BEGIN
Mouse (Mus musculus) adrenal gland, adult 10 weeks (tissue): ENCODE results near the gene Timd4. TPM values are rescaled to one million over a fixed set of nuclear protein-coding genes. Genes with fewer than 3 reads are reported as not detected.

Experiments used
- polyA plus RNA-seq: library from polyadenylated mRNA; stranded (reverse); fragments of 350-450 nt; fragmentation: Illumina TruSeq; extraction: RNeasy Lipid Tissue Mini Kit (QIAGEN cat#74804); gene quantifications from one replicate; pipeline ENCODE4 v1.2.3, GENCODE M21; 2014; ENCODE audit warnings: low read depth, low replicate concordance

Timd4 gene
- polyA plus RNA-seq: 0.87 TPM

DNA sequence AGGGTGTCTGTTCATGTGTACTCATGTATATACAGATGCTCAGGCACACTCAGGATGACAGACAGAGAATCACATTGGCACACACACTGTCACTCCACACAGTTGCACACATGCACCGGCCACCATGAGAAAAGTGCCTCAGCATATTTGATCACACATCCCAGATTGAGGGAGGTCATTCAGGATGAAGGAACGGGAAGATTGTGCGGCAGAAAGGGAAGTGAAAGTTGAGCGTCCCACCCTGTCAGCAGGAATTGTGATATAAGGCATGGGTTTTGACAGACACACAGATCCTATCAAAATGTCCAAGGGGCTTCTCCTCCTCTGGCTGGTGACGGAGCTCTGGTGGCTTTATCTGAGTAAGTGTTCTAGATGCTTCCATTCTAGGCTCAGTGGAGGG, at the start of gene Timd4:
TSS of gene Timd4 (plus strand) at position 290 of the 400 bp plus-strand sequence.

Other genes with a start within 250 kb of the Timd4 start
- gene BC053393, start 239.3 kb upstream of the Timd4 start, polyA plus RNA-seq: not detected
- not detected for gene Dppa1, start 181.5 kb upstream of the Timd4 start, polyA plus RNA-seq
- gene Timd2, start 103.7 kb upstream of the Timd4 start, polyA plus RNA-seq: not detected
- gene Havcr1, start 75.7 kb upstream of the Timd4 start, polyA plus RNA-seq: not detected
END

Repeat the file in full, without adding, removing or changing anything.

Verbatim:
Mouse (Mus musculus) adrenal gland, adult 10 weeks (tissue): ENCODE results near the gene Timd4. TPM values are rescaled to one million over a fixed set of nuclear protein-coding genes. Genes with fewer than 3 reads are reported as not detected.

Experiments used
- polyA plus RNA-seq: library from polyadenylated mRNA; stranded (reverse); fragments of 350-450 nt; fragmentation: Illumina TruSeq; extraction: RNeasy Lipid Tissue Mini Kit (QIAGEN cat#74804); gene quantifications from one replicate; pipeline ENCODE4 v1.2.3, GENCODE M21; 2014; ENCODE audit warnings: low read depth, low replicate concordance

Timd4 gene
- polyA plus RNA-seq: 0.87 TPM

DNA sequence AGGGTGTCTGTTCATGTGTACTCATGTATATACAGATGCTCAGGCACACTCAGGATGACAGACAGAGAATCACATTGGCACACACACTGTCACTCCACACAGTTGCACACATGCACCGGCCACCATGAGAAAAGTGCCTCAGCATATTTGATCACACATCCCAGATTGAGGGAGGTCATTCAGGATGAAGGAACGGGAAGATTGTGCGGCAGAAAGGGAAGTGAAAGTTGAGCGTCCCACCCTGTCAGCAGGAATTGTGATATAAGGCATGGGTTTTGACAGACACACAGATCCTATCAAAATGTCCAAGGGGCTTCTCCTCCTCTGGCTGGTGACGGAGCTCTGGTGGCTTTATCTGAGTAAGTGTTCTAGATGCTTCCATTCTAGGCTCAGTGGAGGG, at the start of gene Timd4:
TSS of gene Timd4 (plus strand) at position 290 of the 400 bp plus-strand sequence.

Other genes with a start within 250 kb of the Timd4 start
- gene BC053393, start 239.3 kb upstream of the Timd4 start, polyA plus RNA-seq: not detected
- not detected for gene Dppa1, start 181.5 kb upstream of the Timd4 start, polyA plus RNA-seq
- gene Timd2, start 103.7 kb upstream of the Timd4 start, polyA plus RNA-seq: not detected
- gene Havcr1, start 75.7 kb upstream of the Timd4 start, polyA plus RNA-seq: not detected